East Africa is battling devastating locust swarms
Somalia has declared a national emergency as large swarms of locusts spread across east Africa.
The country’s Ministry of Agriculture said the insects, which consume large amounts of vegetation, posed “a major threat to Somalia’s fragile food security situation”.
There are fears that the situation may not be brought under control before the harvest begins in April.
The UN says the swarms are the largest in Somalia and Ethiopia in 25 years.
Meanwhile, neighbouring Kenya has not seen a locust threat as severe in 70 years, according to the UN Food and Agriculture Organization (FAO).
However, Somalia is the first country in the region to declare an emergency over the infestation.
Somalia’s unstable security situation means that planes cannot be used to spray insecticide from the air.
In January, the FAO called for international help in fighting the swarms in the Horn of Africa, warning that locust numbers across the region could grow 500 times by June.
The swarms spread into east Africa from Yemen across the Red Sea, after heavy rainfall in late 2019 created ideal conditions for the insects to flourish.
Locusts can travel up to 150km (93 miles) in a day. Each adult insect can eat its own weight in food daily.
In December, a locust swarm forced a passenger plane off course in Ethiopia. Insects smashed into the engines, windshield and nose, but the aircraft was able to land safely in the capital, Addis Ababa.
Locust Swarms Have Invaded East Africa Kenya, Ethiopia, Eritrea, Djibouti and Somalia
According to the Desert Locust watch updates by FAO, the insects have already invaded more than 13 counties in Kenya while in Ethiopia they are at the eastern part including Ogaden.
Somalia’s northeastern border with Kenya is experiencing locust swarms as well. Hundreds of thousands of hectares of crucial agricultural land have been destroyed.
The Locust Watch updates further reported that South Sudan and Uganda are in danger from locusts.
The nearest swarms are about 200 km away in Kenya and a few of these swarms could appear at any time in the coming days in the extreme southeast of South Sudan and, to a lesser extent, in northeast Uganda.
In addition to the Horn of Africa, there are several other hot spots where important desert locust infestations are developing. In Djibouti a few swarms were reported near Ali Sabieh and the Ethiopian border.
Meanwhile in Eritrea at least one swarm arrived on the southern coast near Assab on Jan. 20 either from Yemen or Ethiopia. But in the affected countries ground control are underway as well as aerial sprays to combat the insects’ spread.
Kenya: Half A Million Hectares Are Destroyed
Kenya’s ministry of agriculture estimated that about 500,000 hectares of pasture and crop land have been destroyed in Northern and some parts of Eastern Kenya. Through a press statement via Mandera Media Agency on Jan. 8, the Governor of Mandera County in Kenya H. E. Ali Rob said most of the counties were caught unprepared.
“Unfortunately counties are ill prepared technically, financially and we lack the capacity and expertise to handle such disastrous invasion by locusts,” he said, adding that there is urgent need for a simultaneous multi-agency approach in all its sub-counties to salvage the situation.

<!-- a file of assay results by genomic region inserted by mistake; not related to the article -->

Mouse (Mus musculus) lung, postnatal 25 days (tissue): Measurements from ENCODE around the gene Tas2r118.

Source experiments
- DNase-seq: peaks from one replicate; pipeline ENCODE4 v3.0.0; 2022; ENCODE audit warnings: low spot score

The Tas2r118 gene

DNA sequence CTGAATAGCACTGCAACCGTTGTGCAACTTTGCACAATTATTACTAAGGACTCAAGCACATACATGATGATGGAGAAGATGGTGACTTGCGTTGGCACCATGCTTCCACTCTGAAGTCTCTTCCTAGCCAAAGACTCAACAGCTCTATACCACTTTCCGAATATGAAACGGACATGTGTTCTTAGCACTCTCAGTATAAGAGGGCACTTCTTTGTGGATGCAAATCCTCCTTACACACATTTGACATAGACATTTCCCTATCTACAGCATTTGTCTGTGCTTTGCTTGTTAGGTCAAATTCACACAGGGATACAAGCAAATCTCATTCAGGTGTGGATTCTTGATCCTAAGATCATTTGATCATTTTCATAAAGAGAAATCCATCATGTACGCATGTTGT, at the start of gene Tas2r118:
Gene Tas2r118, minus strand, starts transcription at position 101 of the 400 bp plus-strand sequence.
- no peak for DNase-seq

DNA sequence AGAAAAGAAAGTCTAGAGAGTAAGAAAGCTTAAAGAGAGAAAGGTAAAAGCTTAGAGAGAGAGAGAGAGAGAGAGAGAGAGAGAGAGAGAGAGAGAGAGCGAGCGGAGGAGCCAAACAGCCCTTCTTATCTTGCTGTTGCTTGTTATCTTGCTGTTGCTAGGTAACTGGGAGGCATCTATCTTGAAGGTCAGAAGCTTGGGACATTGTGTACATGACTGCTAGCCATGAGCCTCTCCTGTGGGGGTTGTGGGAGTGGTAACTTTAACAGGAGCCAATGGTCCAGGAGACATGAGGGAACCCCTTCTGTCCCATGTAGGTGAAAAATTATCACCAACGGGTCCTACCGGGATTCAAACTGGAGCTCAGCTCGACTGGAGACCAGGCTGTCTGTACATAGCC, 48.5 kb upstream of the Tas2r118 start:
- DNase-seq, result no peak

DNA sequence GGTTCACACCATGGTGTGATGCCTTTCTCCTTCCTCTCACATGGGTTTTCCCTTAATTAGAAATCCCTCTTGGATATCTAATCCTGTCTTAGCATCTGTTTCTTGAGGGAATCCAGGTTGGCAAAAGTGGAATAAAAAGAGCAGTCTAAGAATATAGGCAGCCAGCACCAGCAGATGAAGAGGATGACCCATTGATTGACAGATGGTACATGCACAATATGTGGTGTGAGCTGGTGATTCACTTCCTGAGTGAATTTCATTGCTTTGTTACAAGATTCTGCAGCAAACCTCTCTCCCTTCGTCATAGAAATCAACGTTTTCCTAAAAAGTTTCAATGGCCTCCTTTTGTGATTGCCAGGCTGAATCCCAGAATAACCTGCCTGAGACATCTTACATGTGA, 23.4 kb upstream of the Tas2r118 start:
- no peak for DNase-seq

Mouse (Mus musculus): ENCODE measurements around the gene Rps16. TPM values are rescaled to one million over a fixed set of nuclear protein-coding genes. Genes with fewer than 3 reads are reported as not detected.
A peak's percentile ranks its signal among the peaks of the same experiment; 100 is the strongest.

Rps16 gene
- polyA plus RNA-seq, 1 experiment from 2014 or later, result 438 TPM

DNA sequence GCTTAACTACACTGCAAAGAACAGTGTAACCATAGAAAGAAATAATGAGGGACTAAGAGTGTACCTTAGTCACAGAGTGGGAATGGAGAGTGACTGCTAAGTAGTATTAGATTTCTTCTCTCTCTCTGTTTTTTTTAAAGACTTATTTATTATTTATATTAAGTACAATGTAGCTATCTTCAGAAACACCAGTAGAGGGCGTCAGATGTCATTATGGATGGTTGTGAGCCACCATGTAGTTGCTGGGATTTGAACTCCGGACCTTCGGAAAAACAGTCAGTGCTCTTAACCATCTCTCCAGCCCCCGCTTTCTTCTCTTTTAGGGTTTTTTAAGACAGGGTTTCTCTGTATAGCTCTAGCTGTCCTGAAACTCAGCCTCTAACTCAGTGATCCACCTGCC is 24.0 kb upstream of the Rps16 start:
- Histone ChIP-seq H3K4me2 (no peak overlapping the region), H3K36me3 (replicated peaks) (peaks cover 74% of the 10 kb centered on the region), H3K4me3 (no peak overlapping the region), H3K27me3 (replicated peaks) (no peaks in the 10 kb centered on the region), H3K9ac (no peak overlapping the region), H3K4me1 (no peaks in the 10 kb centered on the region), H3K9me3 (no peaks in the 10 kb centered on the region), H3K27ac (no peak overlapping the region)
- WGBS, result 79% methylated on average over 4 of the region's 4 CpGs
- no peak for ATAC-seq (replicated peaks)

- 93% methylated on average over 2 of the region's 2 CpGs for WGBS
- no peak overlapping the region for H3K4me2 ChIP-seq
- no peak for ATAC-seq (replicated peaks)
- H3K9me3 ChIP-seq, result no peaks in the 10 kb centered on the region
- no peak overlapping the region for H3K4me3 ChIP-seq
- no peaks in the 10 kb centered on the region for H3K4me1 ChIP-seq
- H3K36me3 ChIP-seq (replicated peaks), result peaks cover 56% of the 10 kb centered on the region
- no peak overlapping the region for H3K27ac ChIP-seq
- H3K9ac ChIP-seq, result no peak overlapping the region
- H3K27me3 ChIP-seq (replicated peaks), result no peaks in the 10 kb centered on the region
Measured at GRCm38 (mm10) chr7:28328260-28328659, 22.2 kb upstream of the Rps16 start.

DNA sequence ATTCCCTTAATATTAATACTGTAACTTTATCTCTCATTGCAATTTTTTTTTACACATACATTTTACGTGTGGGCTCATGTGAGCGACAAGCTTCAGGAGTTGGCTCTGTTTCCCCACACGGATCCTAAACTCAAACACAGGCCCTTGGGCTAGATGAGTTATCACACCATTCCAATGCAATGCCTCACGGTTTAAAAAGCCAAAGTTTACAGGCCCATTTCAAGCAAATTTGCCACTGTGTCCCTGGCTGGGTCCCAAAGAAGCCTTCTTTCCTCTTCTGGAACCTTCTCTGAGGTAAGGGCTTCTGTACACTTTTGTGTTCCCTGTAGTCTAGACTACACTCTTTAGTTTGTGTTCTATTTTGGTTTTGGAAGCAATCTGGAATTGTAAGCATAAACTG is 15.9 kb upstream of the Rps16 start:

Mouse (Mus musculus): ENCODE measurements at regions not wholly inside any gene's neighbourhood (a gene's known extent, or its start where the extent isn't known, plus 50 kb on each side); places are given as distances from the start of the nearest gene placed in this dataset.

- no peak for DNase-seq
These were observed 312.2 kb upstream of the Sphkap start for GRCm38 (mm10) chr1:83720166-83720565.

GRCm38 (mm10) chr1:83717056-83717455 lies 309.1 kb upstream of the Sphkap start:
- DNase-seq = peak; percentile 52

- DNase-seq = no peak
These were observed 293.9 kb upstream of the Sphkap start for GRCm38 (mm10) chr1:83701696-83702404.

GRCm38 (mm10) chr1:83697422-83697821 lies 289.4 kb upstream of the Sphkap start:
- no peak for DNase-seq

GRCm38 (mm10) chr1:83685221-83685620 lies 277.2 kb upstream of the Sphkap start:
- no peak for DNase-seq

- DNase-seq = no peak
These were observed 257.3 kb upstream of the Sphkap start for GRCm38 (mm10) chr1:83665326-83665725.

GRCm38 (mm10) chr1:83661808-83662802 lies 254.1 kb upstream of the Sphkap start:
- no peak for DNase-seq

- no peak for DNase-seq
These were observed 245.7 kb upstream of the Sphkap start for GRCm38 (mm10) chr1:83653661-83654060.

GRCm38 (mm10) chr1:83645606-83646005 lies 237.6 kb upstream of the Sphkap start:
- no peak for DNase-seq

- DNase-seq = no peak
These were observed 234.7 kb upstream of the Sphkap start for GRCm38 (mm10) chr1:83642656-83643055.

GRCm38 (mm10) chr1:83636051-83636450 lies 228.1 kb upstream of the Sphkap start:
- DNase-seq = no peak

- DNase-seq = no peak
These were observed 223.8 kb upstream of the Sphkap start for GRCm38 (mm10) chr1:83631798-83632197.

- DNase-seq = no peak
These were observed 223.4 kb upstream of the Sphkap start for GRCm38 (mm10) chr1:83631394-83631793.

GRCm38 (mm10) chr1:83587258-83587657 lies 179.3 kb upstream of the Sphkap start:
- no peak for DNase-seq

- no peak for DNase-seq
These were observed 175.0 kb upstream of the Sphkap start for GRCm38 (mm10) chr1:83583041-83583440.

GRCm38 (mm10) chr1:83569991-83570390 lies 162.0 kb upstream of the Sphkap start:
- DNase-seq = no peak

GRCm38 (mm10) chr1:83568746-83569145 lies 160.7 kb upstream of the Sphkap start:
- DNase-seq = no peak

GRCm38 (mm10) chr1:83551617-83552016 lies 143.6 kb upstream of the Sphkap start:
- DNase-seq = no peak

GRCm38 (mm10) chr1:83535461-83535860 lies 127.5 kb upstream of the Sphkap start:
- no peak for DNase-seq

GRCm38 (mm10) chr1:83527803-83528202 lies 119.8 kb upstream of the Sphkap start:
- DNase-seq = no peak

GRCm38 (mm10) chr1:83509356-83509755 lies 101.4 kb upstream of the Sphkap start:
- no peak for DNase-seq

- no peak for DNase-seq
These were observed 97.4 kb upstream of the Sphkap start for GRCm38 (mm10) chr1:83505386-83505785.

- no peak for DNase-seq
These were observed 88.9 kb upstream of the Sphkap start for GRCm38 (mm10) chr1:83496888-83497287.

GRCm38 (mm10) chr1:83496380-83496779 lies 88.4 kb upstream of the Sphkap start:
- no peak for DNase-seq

The Horn of Africa is one of the most food insecure regions in Africa due to climate change, conflict and economic instability exposing 27 million people living in that vast pastoral areas to famine.
The Inter-Governmental Authority on Development (IGAD) warned late last year that another 20 million people risk falling into famine.
However, the desert locust outbreak could make the situation for agriculture even worse in terms of damage to croplands and pastures. When locusts ruin these lands it results in direct economic loss to both farmers and pastoral communities affecting agricultural growth and rural livelihoods and posing a high risk to food security.
Dr David Phiri, FAO Sub regional Coordinator for the Eastern and Representative of the African Union and the United Nations Economic Commission for Africa acknowledged the serious pressures exerted on agriculture if the situation remained unchecked immediately.
“The locust is making the bad food security situation worse in the sub-region, exacerbating the existing dire food insecurity and malnutrition in the sub-region,” Phiri warned.
Working Together To Eradicate The Locusts
The FAO is assisting with forecasts, early warning and alerts on the timing, scale and location of invasions and breeding.
While IGAD’s Executive Secretary Dr. Workneh Gebeyehu urged on its member states the East African Community and partners to pull resources together to prevent, control and possibly eradicate the desert locust threat to the food security of the region.
“Prevention and control measures must be scaled up to contain further spread of the Desert Locust. Countries must act urgently to avoid a food security crisis in the region,” Workneh said.
The affected countries are also scaling up their control mechanisms whereby ground control measures are underway as well as aerial sprays to combat the insect infestation.
Additionally, the UN is seeking $70 million to urgently support both pest control and livelihood protection operations in the three most affected countries. As part of the recovery strategy from recent droughts, UN officials also say there is a strong need to assist farmers in the area and once again strengthen their capacity to produce food and earn a living.